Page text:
Beliefnet
Last year, Beliefnet featured dispatches from pacifist Christians, members of Christian Peacemaker Teams, who went to Baghdad to act as human shields during the U.S. invasion of Iraq. A year later, many of those CPT members were still there, and new ones were arriving.

On April 14, however, the team left Baghdad and went to Amman, Jordan. "CPT's most trusted Iraqi partners have urged the team to leave, saying thatthe current situation will make it impossible for the team to engage innormal, honest engagements with Iraqis or fulfill their mission to deterviolence," CPT Director Gene Stoltzfus wrote from Chicago. "They have also suggested that CPT's presence might actually endanger their local Iraqi partners in the emerging violent chaos."

Until the team left Iraq, they sent regular email dispatches to friends around the world, including the one below, sent just before Easter last week. The team expects to return to Baghdad when the situation there is safer.

I have met Iraqi people and they have captured my heart. I have met civil engineers,Sunni clerics, linguists, a 12-year-old boy named Omar I met on the steps of the Abu Hanifa Mosque, so many new friends and fruit and vegetable sellers. I need to tell my grandson, Lucas, that his prayer that "no one be mean to his grandma" has been answered; on the contrary, I have been offered everything from tea and kebab to trust.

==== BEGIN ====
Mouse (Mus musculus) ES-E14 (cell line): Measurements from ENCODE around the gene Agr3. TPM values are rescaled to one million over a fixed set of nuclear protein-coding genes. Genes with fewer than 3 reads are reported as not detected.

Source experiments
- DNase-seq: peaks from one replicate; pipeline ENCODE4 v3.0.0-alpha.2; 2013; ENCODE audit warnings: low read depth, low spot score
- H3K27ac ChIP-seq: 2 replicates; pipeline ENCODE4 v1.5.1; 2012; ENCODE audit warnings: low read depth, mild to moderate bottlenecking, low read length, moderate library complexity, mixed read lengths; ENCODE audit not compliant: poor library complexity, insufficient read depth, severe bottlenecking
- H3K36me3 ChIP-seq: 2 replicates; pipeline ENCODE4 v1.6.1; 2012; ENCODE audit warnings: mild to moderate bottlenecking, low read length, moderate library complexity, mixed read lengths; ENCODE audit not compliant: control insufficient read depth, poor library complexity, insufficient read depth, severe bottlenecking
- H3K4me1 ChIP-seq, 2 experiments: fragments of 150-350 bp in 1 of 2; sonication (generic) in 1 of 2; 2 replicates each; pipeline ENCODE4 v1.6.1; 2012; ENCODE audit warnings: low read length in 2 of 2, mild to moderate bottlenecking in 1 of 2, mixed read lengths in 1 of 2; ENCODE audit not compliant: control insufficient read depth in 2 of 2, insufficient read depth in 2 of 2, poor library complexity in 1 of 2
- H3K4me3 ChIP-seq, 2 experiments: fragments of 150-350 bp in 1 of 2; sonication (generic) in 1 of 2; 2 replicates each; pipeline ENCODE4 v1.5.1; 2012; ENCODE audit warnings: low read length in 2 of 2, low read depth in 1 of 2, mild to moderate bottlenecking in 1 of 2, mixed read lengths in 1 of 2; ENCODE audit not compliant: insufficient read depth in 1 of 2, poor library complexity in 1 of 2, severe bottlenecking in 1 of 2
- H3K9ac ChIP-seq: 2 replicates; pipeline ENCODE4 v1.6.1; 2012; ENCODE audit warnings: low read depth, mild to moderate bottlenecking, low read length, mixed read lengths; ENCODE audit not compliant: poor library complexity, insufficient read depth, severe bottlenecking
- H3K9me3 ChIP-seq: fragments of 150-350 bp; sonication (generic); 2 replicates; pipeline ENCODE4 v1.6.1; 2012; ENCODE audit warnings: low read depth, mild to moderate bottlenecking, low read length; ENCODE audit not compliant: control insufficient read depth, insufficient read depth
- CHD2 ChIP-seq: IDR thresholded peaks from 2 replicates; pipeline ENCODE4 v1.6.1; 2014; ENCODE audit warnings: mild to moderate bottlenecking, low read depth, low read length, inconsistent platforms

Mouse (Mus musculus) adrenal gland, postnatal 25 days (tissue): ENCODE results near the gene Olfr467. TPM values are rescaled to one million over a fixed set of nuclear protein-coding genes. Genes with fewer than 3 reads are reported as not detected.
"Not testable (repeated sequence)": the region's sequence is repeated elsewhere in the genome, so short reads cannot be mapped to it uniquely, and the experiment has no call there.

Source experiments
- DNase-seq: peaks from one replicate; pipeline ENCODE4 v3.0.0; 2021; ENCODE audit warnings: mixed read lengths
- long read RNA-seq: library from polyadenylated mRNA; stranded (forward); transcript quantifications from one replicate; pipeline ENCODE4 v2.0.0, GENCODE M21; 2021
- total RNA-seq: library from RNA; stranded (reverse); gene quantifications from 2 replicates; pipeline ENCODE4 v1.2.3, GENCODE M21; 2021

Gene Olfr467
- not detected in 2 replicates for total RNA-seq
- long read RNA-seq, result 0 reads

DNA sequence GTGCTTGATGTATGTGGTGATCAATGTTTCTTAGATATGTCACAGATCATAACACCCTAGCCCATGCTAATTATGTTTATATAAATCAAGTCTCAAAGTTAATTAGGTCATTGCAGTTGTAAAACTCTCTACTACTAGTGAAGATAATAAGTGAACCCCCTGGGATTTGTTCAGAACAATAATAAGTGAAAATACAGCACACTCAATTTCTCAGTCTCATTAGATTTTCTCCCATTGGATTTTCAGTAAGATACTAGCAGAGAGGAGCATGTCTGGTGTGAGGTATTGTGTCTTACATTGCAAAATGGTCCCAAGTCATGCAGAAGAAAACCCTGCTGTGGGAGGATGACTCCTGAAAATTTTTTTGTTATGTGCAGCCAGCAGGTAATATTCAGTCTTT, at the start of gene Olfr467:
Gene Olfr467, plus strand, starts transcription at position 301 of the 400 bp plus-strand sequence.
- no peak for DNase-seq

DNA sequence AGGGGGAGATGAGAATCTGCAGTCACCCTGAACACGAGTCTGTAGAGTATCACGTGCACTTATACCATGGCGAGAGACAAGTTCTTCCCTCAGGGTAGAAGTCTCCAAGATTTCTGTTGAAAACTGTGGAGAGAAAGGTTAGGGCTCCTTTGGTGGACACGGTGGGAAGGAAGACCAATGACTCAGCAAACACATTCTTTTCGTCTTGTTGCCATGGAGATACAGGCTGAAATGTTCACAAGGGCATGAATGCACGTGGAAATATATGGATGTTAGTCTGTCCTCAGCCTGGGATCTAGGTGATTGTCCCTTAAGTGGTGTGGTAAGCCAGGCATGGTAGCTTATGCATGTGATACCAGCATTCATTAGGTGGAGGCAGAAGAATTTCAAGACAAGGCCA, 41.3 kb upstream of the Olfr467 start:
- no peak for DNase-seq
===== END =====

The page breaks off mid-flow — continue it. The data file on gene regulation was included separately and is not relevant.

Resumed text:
Trust is a gift I have been honored to receive and a great responsibility that I now have.

That being said, everyone I know and everyone they know must read this report from our visit with Sayyid Ali, a Shi'a cleric who received us in his home in the Kadhamiya neighborhood of Baghdad last week. He spoke of what he would like the Iraqi people to have: The land borders must be closed to prevent foreign terrorists from entering the country and harming the people. The U.S. and other companies should stop importing foreign workers when unemployment for Iraqis is so desperately high.

Elections must be held without interference from U.S. agendas or maneuvering. The media is making Muqtada al-Sadr into more than he is, and is ignoring the many problems facing Iraq and fanning support for an uprising. He issued a call for peace in Iraq and to us: Let no more blood be shed.

Today I met Amal, whose name means hope. But he is hopeless and in tears. Last year, people thought that now they could build their country and today--well, today, I met a wonderful man and I saw his worry and his fear and he had only our small group to tell what an Iraq person wishes for.

I have met yesterday and today men who I feel honored to have met, so ready to build a future with their people. The concern is growing that people are so frustrated with detentions, lack of jobs, unrepaired water plants and sewer systems, and the electricity going off, that they are losing hope.

Please let people know that these are good ordinary people, whose cats come down the stairs to enter the meeting room and are gently shooed away. Do not let these people be helpless in the face of an oncoming storm.

Tell everyone the borders should be closed. Tell the companies to hire Iraqis. Ask for elections. Tell the media to talk directly to the Iraqi people as I have been able to do.

Soldiers should come into these vibrant streets out of uniform, leaving their guns behind to meet the ordinary people of Iraq who have the wisdom of the ages in their war-weary eyes.

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